By LEE MIELKE
For the Capital Press
So, what is your carbon footprint? In other words, how much carbon dioxide are you generating? The dairy industry found out during its Life Cycle Analysis and the results were recently announced.
Some of dairy's biggest customers, like Wal-Mart and McDonald's, are asking for the data, according to Pennsylvania dairy producer Paula Meabon, who also chairs the National Dairy Board. Meabon said dairy did very well, but "dairy farmers have always been sustainable."
Some 500 dairy farms and 50 dairy processors were involved in the study and included 210,000 trips to processing plants, according to Meabon.
The study indicated that U.S. dairy accounts for just 2 percent of the carbon footprint, substantially below the U.N. Food and Agriculture Organization's estimate of 18 percent.
"Dairy has a great story," Meabon said. "We know we do but it has to be economically, socially, and environmentally responsible and we have to do that and we have as dairy farmers and now that we have our carbon footprint of 2 percent, everyone should be very proud of what we're doing and tell the story."
September milk production in the top 23 states totaled 14.5 billion pounds, up 3.6 percent from September 2009, according to the USDA's preliminary data. The 50 state output totaled15.5 billion, up 3.3 percent. August production in the 23 states, at 15 billion pounds, was revised down 18 million but that's still 2.7 percent above a year ago.
Cow numbers in the 23 states totaled 8.37 million head, 31,000 more than September 2009, and 4,000 more than August 2010. Output per cow averaged 1,729 pounds, up 54 pounds from a year ago.
California production was up 7.3 percent despite a loss of 22,000 cows, however output per cow gained 150 pounds. Wisconsin was only up a half-percent, thanks to 6,000 more cows. New York was up 3.6 percent, on 6,000 fewer cows. Output per cow was up 50 pounds. Idaho was up 8 percent, on 25,000 more cows and a 60 pound increase per cow. Pennsylvania was up 2.5 percent. Cow numbers were unchanged but output per cow was up 40 pounds. Minnesota was down 1.5 percent, despite 1,000 more cows, but output per cow was down 25 pounds.
The biggest increase was in Arizona, up 13.1 percent. Idaho was next and Colorado was third highest at 7.7 percent.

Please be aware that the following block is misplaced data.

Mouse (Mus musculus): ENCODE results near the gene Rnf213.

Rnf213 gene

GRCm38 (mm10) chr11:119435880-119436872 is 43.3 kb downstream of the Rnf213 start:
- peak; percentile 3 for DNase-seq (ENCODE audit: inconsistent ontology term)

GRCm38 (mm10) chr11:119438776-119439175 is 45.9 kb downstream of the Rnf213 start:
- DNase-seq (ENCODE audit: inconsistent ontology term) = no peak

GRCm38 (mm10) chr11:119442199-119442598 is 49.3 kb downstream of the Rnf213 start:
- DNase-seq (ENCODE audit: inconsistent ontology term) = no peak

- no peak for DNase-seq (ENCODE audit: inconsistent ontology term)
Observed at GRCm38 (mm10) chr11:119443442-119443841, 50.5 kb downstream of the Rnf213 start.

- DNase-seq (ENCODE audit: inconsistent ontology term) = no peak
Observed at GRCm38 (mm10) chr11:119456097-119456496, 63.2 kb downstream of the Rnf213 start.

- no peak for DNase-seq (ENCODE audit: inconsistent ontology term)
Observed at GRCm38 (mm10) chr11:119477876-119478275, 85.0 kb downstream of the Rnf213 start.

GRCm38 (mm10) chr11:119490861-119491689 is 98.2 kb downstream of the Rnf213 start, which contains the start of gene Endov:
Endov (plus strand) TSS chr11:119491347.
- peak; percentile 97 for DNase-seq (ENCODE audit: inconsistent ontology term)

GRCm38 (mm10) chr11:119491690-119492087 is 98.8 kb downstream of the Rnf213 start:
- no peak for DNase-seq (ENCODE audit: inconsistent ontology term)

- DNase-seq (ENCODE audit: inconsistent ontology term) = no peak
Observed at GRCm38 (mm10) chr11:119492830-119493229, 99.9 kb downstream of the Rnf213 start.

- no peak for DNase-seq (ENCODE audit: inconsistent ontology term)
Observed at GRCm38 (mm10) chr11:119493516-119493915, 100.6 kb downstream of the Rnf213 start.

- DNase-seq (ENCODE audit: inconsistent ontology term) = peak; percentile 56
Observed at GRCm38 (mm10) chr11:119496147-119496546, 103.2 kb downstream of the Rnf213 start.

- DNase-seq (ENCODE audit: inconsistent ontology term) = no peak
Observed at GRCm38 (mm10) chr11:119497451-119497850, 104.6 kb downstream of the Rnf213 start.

The biggest decline was in Missouri, down 6 percent, due to 7,000 fewer cows, but output per cow was up 15 pounds. Illinois was next, down 2.6 percent, with 3,000 fewer cows, but output per cow was up 5 pounds. Florida and Minnesota were tied for third, both were down 1.5 percent.
Meanwhile, USDA estimated 243,400 culled dairy cows were slaughtered under federal inspection in September, up 12,500 head from August, and 6,900 head more than September 2009. January-September 2010 dairy cull cow slaughter totaled about 2.1 million, down 78,800 from a year earlier.
Milk production is expected to continue to rise in 2011 according to the USDA's latest Livestock, Dairy and Poultry Outlook. However, higher expected feed prices will likely limit producer profits. Domestic demand, especially for cheese, remains strong. Although world prices favor U.S. exports, they are expected to decline in 2011, more steeply on a fats basis than on a skims solids basis. Milk prices in 2011 are expected to remain near 2010 levels, according to USDA.
Cash dairy markets
The cash dairy markets headed lower following the higher than expected Milk Production report and was anticipating Friday afternoon's preliminary September Cold Storage report. Block cheese added to the previous week's 3-cent decline, closing Friday at $1.6675 per pound, down another 7 1/4-cents but still 16 3/4-cents above a year ago. Barrel closed at $1.68, down 5 1/4-cents on the week, but 18 3/4-cents above a year ago. Fourteen cars of block traded hands on the week and 15 of barrel. The NASS-surveyed U.S. average block price hit $1.76, up a penny, and barrel cheese averaged $1.7649, up 0.8 cent.
Butter closed at $2.1850, unchanged since October 6 and 83 1/2-cents above a year ago when it jumped almost 11 cents to $1.35. One car was sold last week. The NASS butter average hit $2.1815, down 2.9 cents. Nonfat dry milk averaged $1.1838, up 1.6 cents, and dry whey averaged 36.27 cents, down 0.1 cent.
Downes-O'Neill dairy economist Bill Brooks said "holiday sales at the price levels that we had last week and going into the end of October were high enough to meet all of the supplies that we were producing." He said we started to see some cracks in the block market last week and this week, as well as in the butter market the week before last.
Butter has stabilized because he doesn't believe butter manufacturers and those who own butter are under quite as much pressure as far as supplies are concerned, like what is starting in cheese.
Cheese prices are still above a year ago, he said, and buyers were looking for a break. The market felt a little top-heavy and wanted to see that price climb before they committed for holiday sales and so far that lack of buying seems to be spilling into the spot market and starting to cause some weakness.
Brooks said it's possible cheese prices could stage a small rebound as we get closer to the holidays. If we see a strong break, down to the $1.50s, we could see a small rebound as buyers return to the market. If prices continue to gradually slide, he's not sure buyers will step in enough to push the price up.
"For strong buying to come back in now that we've seen a break," Brooks said. "Buyers are going to be very choosey about when they step in and it's going to take a strong decline for them to really step back in large volumes."
This portends lower milk prices ahead for dairy producers who are also facing rising feed prices. It's a rock and a hard place, Brooks said, and USDA's latest crop yields "put a wrench in the works for livestock producers."